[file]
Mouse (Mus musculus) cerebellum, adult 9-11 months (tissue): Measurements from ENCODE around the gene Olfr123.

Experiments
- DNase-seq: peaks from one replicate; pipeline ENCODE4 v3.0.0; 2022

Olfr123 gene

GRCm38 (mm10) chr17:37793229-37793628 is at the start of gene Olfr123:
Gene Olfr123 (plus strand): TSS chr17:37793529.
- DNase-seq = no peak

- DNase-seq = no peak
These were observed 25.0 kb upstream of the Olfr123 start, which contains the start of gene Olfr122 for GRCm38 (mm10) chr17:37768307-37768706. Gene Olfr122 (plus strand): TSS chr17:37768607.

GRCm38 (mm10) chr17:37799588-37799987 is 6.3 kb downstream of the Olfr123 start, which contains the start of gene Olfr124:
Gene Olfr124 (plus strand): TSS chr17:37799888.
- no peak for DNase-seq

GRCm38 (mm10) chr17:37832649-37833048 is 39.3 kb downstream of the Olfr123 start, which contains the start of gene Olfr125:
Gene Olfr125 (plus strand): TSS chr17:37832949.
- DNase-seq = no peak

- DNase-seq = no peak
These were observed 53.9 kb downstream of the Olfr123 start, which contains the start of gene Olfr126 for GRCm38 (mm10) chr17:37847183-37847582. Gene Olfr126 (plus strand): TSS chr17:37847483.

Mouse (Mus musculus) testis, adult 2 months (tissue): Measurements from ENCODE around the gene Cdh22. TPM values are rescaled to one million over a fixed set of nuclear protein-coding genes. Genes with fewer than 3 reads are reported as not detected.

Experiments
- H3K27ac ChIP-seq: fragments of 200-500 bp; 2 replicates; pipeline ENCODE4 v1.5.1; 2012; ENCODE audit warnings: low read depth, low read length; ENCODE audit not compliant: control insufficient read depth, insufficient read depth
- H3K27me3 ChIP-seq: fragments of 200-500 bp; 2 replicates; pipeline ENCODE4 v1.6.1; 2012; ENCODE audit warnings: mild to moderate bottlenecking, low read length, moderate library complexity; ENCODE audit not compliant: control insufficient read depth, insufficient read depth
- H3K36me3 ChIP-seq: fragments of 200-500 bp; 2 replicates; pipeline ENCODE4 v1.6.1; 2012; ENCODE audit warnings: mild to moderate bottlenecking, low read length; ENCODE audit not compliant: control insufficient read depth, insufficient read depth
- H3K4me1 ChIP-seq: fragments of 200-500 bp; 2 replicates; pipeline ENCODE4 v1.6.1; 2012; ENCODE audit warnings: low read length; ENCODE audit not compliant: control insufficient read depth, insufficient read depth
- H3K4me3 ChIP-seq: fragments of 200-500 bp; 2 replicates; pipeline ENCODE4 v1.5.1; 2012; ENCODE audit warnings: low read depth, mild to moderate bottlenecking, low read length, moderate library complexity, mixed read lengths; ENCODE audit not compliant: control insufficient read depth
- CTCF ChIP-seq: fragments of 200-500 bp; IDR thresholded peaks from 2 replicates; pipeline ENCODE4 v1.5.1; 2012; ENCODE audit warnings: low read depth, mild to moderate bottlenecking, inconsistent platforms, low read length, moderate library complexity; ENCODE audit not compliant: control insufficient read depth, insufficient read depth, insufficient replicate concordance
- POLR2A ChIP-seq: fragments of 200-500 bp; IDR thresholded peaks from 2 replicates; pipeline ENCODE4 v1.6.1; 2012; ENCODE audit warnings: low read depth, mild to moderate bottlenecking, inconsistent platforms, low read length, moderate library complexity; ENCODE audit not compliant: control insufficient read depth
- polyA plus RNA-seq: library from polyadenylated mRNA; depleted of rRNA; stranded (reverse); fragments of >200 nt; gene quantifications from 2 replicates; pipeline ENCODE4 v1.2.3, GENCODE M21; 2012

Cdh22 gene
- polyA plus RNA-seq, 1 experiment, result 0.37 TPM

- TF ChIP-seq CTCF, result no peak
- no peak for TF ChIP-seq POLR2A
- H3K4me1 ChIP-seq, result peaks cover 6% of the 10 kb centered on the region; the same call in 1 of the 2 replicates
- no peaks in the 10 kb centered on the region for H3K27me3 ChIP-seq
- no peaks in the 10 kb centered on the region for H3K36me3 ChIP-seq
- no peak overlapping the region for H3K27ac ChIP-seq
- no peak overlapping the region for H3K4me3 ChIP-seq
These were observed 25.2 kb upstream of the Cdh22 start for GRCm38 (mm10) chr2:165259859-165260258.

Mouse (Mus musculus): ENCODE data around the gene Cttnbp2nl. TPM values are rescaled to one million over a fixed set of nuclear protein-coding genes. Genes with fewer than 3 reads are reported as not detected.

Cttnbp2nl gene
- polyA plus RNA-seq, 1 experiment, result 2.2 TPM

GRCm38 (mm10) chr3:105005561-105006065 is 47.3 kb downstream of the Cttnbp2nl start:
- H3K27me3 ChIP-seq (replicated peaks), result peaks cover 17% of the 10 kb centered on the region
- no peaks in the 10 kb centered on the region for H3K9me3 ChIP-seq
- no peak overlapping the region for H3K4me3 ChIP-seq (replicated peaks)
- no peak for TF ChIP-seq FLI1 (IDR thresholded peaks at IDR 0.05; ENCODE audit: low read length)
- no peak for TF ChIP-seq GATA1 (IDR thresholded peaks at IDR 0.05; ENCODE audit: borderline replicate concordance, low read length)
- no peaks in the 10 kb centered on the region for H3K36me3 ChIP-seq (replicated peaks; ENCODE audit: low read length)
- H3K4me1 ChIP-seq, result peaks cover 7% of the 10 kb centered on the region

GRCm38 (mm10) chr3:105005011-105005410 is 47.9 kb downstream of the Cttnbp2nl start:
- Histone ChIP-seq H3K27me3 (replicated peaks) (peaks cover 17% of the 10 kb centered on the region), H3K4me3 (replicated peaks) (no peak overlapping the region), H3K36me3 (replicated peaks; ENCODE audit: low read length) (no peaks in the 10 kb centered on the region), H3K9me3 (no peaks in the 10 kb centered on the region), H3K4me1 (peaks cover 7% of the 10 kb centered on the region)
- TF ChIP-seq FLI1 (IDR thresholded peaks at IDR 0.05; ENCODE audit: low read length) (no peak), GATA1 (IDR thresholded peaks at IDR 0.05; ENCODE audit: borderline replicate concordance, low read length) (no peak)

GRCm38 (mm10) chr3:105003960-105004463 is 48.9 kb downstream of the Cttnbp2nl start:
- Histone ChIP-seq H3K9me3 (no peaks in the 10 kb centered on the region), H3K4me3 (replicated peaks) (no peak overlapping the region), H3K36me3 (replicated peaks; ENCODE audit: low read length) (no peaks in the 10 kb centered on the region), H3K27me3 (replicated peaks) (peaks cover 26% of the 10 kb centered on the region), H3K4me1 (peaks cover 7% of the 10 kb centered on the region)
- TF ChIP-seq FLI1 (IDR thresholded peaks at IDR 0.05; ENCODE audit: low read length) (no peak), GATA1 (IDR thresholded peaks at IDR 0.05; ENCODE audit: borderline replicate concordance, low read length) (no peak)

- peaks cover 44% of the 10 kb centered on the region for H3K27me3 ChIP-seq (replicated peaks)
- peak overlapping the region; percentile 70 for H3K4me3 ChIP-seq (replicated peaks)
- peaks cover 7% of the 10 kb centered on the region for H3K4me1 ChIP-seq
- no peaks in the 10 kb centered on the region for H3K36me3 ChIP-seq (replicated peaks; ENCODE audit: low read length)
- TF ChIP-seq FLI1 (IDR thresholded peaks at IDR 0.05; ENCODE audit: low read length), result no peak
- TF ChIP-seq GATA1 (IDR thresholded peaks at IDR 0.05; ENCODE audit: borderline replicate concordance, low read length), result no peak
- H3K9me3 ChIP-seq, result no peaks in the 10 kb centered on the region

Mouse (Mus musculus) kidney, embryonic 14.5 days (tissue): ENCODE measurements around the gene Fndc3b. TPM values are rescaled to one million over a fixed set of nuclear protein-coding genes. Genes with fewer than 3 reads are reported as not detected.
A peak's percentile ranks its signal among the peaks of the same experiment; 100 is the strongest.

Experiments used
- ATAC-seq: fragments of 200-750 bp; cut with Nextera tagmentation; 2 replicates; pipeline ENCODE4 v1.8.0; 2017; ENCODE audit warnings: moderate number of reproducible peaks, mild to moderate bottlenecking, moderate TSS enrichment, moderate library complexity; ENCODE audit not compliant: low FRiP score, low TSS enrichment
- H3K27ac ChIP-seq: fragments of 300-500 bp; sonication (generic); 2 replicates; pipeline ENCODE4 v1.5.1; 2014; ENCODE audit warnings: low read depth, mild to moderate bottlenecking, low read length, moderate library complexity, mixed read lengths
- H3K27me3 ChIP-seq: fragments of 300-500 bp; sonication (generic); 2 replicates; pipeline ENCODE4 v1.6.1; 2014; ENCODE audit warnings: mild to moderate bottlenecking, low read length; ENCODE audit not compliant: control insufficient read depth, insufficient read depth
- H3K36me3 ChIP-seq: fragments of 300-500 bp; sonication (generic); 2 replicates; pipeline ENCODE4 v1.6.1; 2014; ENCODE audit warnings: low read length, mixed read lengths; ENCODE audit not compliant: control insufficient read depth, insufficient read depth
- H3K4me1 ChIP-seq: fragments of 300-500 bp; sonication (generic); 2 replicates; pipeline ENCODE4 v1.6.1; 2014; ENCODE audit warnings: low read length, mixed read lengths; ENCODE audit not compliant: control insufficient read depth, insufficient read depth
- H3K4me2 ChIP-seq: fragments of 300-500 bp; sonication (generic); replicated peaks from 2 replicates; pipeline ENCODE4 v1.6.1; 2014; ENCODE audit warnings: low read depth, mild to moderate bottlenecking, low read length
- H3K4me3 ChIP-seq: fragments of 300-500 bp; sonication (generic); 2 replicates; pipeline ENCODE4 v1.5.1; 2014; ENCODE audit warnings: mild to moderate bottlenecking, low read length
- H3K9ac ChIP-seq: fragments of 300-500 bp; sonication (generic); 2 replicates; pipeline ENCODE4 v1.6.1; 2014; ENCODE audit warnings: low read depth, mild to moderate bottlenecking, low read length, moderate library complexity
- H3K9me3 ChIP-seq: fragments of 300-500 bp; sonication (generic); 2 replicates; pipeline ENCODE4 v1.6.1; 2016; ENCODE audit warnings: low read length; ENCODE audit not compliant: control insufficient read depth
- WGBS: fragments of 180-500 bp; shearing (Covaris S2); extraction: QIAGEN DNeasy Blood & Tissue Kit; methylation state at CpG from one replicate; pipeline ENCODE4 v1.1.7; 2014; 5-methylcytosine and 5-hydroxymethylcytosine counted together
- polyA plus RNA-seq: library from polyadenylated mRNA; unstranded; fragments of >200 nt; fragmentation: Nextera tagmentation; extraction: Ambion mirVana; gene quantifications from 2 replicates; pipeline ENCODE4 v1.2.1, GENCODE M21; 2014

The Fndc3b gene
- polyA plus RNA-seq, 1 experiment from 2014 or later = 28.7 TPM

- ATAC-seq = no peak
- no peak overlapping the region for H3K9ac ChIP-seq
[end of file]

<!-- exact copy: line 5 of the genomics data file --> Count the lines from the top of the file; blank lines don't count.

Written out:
GRCm38 (mm10) chr17:37793229-37793628 is at the start of gene Olfr123: